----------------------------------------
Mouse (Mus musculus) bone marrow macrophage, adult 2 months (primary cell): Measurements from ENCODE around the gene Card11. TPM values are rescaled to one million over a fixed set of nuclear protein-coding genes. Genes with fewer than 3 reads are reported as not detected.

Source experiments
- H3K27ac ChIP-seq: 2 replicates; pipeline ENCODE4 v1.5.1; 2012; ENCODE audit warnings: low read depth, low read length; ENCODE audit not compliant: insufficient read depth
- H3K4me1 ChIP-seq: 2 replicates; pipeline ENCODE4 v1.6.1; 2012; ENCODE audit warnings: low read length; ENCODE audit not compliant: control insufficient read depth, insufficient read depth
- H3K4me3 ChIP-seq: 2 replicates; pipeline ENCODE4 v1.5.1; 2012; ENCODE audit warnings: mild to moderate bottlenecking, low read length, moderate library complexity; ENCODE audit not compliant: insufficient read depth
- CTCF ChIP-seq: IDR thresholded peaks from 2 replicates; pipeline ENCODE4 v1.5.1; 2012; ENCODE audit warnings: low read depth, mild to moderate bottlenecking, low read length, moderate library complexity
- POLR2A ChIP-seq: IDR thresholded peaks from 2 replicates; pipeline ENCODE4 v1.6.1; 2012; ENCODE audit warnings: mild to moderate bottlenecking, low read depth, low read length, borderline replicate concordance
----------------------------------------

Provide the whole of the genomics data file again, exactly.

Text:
Mouse (Mus musculus) bone marrow macrophage, adult 2 months (primary cell): Measurements from ENCODE around the gene Card11. TPM values are rescaled to one million over a fixed set of nuclear protein-coding genes. Genes with fewer than 3 reads are reported as not detected.

Source experiments
- H3K27ac ChIP-seq: 2 replicates; pipeline ENCODE4 v1.5.1; 2012; ENCODE audit warnings: low read depth, low read length; ENCODE audit not compliant: insufficient read depth
- H3K4me1 ChIP-seq: 2 replicates; pipeline ENCODE4 v1.6.1; 2012; ENCODE audit warnings: low read length; ENCODE audit not compliant: control insufficient read depth, insufficient read depth
- H3K4me3 ChIP-seq: 2 replicates; pipeline ENCODE4 v1.5.1; 2012; ENCODE audit warnings: mild to moderate bottlenecking, low read length, moderate library complexity; ENCODE audit not compliant: insufficient read depth
- CTCF ChIP-seq: IDR thresholded peaks from 2 replicates; pipeline ENCODE4 v1.5.1; 2012; ENCODE audit warnings: low read depth, mild to moderate bottlenecking, low read length, moderate library complexity
- POLR2A ChIP-seq: IDR thresholded peaks from 2 replicates; pipeline ENCODE4 v1.6.1; 2012; ENCODE audit warnings: mild to moderate bottlenecking, low read depth, low read length, borderline replicate concordance